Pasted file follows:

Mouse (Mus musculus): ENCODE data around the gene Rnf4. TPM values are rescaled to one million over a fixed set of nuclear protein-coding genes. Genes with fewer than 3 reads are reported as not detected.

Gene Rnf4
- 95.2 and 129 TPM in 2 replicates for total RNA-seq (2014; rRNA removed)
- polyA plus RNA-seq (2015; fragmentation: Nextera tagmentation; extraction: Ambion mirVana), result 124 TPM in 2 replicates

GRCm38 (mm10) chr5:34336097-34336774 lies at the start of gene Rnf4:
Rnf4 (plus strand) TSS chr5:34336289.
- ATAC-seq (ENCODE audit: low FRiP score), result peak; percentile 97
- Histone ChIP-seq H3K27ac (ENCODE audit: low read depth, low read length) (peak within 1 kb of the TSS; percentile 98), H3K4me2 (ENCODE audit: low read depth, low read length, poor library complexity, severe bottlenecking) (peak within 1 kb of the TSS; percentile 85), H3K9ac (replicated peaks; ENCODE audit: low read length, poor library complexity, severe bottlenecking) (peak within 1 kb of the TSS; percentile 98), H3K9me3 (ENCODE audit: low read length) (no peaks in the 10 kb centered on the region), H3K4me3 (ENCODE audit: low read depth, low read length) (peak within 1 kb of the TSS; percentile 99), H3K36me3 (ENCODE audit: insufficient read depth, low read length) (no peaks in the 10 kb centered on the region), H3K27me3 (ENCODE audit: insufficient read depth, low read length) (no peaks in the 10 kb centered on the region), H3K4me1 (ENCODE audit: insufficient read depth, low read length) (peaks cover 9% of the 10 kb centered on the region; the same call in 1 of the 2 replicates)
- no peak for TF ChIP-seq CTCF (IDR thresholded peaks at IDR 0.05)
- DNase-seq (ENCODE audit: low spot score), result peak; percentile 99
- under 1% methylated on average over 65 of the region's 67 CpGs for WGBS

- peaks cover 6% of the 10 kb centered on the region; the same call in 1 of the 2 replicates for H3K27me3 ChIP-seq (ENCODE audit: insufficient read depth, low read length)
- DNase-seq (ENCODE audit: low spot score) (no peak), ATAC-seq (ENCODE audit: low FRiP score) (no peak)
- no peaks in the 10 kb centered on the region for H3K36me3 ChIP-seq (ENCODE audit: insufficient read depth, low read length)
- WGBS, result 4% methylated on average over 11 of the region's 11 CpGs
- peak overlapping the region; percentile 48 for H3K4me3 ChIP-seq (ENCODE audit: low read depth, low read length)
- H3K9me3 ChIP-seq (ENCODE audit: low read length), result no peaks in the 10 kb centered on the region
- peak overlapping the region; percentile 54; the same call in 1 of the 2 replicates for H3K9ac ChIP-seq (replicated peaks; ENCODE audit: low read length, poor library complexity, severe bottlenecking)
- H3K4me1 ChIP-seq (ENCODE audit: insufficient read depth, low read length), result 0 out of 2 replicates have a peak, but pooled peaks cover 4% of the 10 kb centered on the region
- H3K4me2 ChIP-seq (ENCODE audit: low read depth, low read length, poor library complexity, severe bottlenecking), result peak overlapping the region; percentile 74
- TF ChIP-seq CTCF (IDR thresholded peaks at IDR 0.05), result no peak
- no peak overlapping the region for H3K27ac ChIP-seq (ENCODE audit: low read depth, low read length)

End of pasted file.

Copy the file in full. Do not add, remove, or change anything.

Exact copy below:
Mouse (Mus musculus): ENCODE data around the gene Rnf4. TPM values are rescaled to one million over a fixed set of nuclear protein-coding genes. Genes with fewer than 3 reads are reported as not detected.

Gene Rnf4
- 95.2 and 129 TPM in 2 replicates for total RNA-seq (2014; rRNA removed)
- polyA plus RNA-seq (2015; fragmentation: Nextera tagmentation; extraction: Ambion mirVana), result 124 TPM in 2 replicates

GRCm38 (mm10) chr5:34336097-34336774 lies at the start of gene Rnf4:
Rnf4 (plus strand) TSS chr5:34336289.
- ATAC-seq (ENCODE audit: low FRiP score), result peak; percentile 97
- Histone ChIP-seq H3K27ac (ENCODE audit: low read depth, low read length) (peak within 1 kb of the TSS; percentile 98), H3K4me2 (ENCODE audit: low read depth, low read length, poor library complexity, severe bottlenecking) (peak within 1 kb of the TSS; percentile 85), H3K9ac (replicated peaks; ENCODE audit: low read length, poor library complexity, severe bottlenecking) (peak within 1 kb of the TSS; percentile 98), H3K9me3 (ENCODE audit: low read length) (no peaks in the 10 kb centered on the region), H3K4me3 (ENCODE audit: low read depth, low read length) (peak within 1 kb of the TSS; percentile 99), H3K36me3 (ENCODE audit: insufficient read depth, low read length) (no peaks in the 10 kb centered on the region), H3K27me3 (ENCODE audit: insufficient read depth, low read length) (no peaks in the 10 kb centered on the region), H3K4me1 (ENCODE audit: insufficient read depth, low read length) (peaks cover 9% of the 10 kb centered on the region; the same call in 1 of the 2 replicates)
- no peak for TF ChIP-seq CTCF (IDR thresholded peaks at IDR 0.05)
- DNase-seq (ENCODE audit: low spot score), result peak; percentile 99
- under 1% methylated on average over 65 of the region's 67 CpGs for WGBS

- peaks cover 6% of the 10 kb centered on the region; the same call in 1 of the 2 replicates for H3K27me3 ChIP-seq (ENCODE audit: insufficient read depth, low read length)
- DNase-seq (ENCODE audit: low spot score) (no peak), ATAC-seq (ENCODE audit: low FRiP score) (no peak)
- no peaks in the 10 kb centered on the region for H3K36me3 ChIP-seq (ENCODE audit: insufficient read depth, low read length)
- WGBS, result 4% methylated on average over 11 of the region's 11 CpGs
- peak overlapping the region; percentile 48 for H3K4me3 ChIP-seq (ENCODE audit: low read depth, low read length)
- H3K9me3 ChIP-seq (ENCODE audit: low read length), result no peaks in the 10 kb centered on the region
- peak overlapping the region; percentile 54; the same call in 1 of the 2 replicates for H3K9ac ChIP-seq (replicated peaks; ENCODE audit: low read length, poor library complexity, severe bottlenecking)
- H3K4me1 ChIP-seq (ENCODE audit: insufficient read depth, low read length), result 0 out of 2 replicates have a peak, but pooled peaks cover 4% of the 10 kb centered on the region
- H3K4me2 ChIP-seq (ENCODE audit: low read depth, low read length, poor library complexity, severe bottlenecking), result peak overlapping the region; percentile 74
- TF ChIP-seq CTCF (IDR thresholded peaks at IDR 0.05), result no peak
- no peak overlapping the region for H3K27ac ChIP-seq (ENCODE audit: low read depth, low read length)